I don't what would be fair for the number of flight hours. I am not a pilot, so I don't know what would be a fair number, but the rest period should be at least 12 hours.

As a frequent flier I can tell you that traveling, sleeping, eating, etc all takes longer when you're traveling. While they do get through security faster then we do, I have still seen the crew take 1/2 or more to get through TSA.

I was surprised at how flight attendants are paid. One was explaining they're paid differently when the air place is on the ground vs in the air. Something like they are only paid from gear up to gear down. She was trying to explain why they deserved sympathy when the news was making them seem over paid. Basically they may look like they're working 40 hours for 65K, but really they're working many more hours for their pay.

I never looked into it but I do remember my brother's ex-wife complaining about her hours as a flight attendant.
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Old 05 October 2013, 12:49 AM
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For over seas flights some airplanes are equipped with flight crew rests area. This is a little rest area with a bed or two for the flight crew. This shows the one for an Airbus A350, see item #15.

Airbus_A350_XWB
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Old 05 October 2013, 01:19 AM
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Quote:
Originally Posted by Wintermute View Post
The issue was the X hours of rest were from the time they left the plane to the time they returned to the plane. So while it seemed fair like 8 hours, it really wasn't enough time. By the time they left the airport, got the hotel, ate, slept, woke up, cleaned up, drove to the airport, etc they were lucky to get 4-5 hours of sleep.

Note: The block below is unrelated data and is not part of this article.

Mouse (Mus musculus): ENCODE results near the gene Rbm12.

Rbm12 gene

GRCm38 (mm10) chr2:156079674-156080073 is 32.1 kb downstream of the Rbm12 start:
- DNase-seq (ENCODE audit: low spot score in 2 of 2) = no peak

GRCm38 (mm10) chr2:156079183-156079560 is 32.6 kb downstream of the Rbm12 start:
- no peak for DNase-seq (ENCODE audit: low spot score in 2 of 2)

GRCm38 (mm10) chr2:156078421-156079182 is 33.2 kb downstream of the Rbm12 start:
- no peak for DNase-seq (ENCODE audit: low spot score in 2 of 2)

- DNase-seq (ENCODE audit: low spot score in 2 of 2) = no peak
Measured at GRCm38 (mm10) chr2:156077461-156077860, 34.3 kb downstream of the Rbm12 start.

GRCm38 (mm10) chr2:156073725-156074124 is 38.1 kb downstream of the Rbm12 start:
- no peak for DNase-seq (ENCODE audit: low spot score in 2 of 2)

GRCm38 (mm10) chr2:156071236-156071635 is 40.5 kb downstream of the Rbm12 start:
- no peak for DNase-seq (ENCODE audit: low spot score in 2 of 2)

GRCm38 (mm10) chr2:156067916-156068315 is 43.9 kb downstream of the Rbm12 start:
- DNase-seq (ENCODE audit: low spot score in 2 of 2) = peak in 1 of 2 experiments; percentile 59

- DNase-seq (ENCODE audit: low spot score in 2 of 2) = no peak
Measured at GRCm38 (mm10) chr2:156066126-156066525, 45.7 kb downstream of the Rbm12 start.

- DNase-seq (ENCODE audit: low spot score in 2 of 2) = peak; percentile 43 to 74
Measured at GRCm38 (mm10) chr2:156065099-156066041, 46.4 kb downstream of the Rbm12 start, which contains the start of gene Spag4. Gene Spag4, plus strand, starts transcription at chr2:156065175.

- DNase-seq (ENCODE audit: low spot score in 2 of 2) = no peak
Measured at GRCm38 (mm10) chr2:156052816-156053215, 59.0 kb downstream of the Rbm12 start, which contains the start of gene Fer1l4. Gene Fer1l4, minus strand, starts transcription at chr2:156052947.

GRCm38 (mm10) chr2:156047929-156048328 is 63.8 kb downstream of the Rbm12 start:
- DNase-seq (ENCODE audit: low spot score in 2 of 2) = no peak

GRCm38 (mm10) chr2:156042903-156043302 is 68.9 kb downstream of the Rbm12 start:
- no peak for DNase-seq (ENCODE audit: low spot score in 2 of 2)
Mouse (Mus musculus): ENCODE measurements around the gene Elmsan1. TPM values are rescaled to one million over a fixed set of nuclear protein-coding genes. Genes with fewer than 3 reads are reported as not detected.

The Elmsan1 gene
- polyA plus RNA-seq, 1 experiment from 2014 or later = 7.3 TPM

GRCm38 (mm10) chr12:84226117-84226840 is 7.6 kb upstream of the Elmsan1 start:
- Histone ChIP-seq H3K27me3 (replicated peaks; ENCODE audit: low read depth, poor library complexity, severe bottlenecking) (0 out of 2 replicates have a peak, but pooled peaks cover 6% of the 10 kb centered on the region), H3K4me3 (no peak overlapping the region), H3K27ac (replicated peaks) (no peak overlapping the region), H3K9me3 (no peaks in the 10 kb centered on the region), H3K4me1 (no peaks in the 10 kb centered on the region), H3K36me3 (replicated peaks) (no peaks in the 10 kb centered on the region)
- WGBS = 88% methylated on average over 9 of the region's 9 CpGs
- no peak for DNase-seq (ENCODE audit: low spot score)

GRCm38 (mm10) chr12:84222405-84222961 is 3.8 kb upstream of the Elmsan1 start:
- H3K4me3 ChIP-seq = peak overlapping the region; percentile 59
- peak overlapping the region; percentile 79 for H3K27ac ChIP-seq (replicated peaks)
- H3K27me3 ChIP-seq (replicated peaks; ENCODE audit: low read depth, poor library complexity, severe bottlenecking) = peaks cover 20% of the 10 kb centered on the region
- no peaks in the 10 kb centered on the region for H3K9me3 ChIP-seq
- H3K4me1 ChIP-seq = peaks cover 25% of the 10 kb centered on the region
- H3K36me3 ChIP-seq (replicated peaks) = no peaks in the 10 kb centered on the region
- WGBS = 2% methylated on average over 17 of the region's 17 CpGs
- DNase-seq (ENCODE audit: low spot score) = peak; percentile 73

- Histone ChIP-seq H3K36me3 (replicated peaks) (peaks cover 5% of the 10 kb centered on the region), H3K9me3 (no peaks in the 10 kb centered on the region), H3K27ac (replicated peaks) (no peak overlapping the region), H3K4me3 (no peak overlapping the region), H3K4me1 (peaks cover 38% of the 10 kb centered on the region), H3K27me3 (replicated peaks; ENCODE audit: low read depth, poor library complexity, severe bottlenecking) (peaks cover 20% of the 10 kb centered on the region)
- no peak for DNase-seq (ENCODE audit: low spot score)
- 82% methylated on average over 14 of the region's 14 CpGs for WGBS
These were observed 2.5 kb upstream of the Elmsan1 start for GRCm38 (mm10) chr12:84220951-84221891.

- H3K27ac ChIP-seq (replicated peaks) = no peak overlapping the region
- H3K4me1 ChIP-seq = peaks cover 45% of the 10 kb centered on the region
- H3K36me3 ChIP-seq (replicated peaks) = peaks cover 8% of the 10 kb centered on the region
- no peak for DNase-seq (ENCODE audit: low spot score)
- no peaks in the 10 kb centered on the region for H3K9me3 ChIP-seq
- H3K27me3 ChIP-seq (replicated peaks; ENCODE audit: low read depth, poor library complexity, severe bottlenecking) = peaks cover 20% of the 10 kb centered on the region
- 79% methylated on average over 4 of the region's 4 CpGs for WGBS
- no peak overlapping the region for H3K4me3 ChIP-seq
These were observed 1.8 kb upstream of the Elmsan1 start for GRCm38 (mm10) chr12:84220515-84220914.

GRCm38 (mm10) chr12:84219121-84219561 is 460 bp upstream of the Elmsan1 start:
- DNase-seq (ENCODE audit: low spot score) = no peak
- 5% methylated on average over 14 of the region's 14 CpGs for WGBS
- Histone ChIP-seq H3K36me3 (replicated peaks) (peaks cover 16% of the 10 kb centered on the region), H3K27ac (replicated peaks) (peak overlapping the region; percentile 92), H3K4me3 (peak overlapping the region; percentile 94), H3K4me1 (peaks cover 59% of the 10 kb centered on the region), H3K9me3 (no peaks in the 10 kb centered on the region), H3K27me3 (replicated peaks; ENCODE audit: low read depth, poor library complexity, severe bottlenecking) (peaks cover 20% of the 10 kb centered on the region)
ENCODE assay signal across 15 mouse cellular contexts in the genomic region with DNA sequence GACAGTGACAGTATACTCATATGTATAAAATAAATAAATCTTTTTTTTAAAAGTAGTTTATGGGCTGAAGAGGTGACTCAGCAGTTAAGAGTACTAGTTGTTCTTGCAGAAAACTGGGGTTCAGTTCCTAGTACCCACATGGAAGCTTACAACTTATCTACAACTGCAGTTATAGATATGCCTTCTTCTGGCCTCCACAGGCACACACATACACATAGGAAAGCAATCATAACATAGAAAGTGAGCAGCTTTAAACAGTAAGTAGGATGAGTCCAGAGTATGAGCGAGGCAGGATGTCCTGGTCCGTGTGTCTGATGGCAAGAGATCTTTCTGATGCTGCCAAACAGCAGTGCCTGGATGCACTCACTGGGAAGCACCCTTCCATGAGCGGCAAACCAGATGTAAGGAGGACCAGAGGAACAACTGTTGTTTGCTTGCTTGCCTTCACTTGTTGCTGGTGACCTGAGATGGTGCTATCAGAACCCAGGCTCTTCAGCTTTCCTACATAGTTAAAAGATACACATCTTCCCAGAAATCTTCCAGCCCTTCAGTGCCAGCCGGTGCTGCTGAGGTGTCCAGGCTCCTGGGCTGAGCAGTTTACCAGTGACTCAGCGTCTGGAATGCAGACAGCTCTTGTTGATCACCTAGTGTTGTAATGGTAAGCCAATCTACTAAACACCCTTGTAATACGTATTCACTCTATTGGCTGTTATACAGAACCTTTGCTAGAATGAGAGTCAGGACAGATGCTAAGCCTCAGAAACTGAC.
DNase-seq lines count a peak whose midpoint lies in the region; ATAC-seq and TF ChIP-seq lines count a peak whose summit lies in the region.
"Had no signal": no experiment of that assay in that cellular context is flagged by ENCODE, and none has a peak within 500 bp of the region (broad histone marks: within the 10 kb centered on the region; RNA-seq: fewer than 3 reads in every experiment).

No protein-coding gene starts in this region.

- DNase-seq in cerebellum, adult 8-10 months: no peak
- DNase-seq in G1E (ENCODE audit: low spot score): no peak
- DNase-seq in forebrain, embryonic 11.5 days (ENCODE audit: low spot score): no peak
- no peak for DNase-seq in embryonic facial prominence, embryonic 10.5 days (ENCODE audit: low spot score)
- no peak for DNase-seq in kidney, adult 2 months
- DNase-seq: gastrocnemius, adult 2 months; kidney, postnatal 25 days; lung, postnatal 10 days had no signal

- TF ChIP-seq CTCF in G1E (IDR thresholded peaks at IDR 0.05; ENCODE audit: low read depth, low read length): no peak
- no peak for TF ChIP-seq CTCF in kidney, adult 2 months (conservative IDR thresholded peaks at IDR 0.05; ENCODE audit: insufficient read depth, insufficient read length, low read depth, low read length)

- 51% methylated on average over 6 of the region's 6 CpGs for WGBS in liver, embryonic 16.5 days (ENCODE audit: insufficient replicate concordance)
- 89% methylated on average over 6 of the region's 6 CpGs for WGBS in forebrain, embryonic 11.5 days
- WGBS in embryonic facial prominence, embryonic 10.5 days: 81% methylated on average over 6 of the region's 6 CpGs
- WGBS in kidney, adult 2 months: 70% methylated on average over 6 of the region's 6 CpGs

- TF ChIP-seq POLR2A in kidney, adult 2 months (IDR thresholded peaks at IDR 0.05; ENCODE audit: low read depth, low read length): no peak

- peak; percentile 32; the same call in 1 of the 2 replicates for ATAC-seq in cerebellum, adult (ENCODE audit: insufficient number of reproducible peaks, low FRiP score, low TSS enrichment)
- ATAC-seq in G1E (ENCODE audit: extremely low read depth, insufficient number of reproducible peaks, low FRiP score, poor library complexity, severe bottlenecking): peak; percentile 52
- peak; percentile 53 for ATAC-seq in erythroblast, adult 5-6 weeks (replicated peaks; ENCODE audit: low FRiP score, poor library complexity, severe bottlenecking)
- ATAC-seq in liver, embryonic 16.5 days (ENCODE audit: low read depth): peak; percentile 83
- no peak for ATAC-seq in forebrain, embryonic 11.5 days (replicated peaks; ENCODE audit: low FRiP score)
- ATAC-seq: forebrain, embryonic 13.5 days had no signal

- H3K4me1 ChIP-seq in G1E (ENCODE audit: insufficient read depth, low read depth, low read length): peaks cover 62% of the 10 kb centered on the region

I don't what would be fair for the number of flight hours. I am not a pilot, so I don't know what would be a fair number, but the rest period should be at least 12 hours.
Yeah, IIRC the rest requirements were recently increased from 8 hours to 10 hours, and at least 8 of those hours have to actually be in the hotel room. I have heard that some airlines have been hiring new pilots as a result of the new requirements.

The other recent change is that in the wake of the Colgan crash in Buffalo, Congress mandated minimum qualifications for airline pilots of something like 1500 flight hours. With the new hiring due to the new rest requirements, a lot of pilots currently flying for regional airlines will probably move up to the major carriers. I wonder how or if the regionals will be able to find enough pilots who actually meet those new minimum requirements.

Quote:
Originally Posted by Singing in the Drizzle View Post
For over seas flights some airplanes are equipped with flight crew rests area. This is a little rest area with a bed or two for the flight crew. This shows the one for an Airbus A350, see item #15.

Airbus_A350_XWB
Yeah, but that's for long flights where they carry an extra pilot (or two for really long flights), so there will be two awake pilots in the cockpit while one is resting. Not the same thing as taking a nap in the cockpit with only one pilot awake.
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Old 05 October 2013, 02:21 AM
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I am not sure I am convinced "8 hours in the hotel room" is enough. That results in 8 hours of sleep only if you assume that they can fall asleep the second their head hits the pillow, and that they need no time to shower, shave, dress, or do anything of that sort. They have high pressure, high responsibility jobs, and for that you need adequate sleep to make decisions quickly and well. I would prefer something like X hours on, 12 hours off.
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Old 08 October 2013, 01:40 AM
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Originally Posted by geminilee View Post
I am not sure I am convinced "8 hours in the hotel room" is enough.
I wrote that from memory. I should have looked up the actual rule. This FAA press release says "The new rule also mandates that a pilot must have an opportunity for eight hours of uninterrupted sleep within the 10-hour rest period." I do wonder if an extra 2 hours is enough to actually allow for that opportunity, though.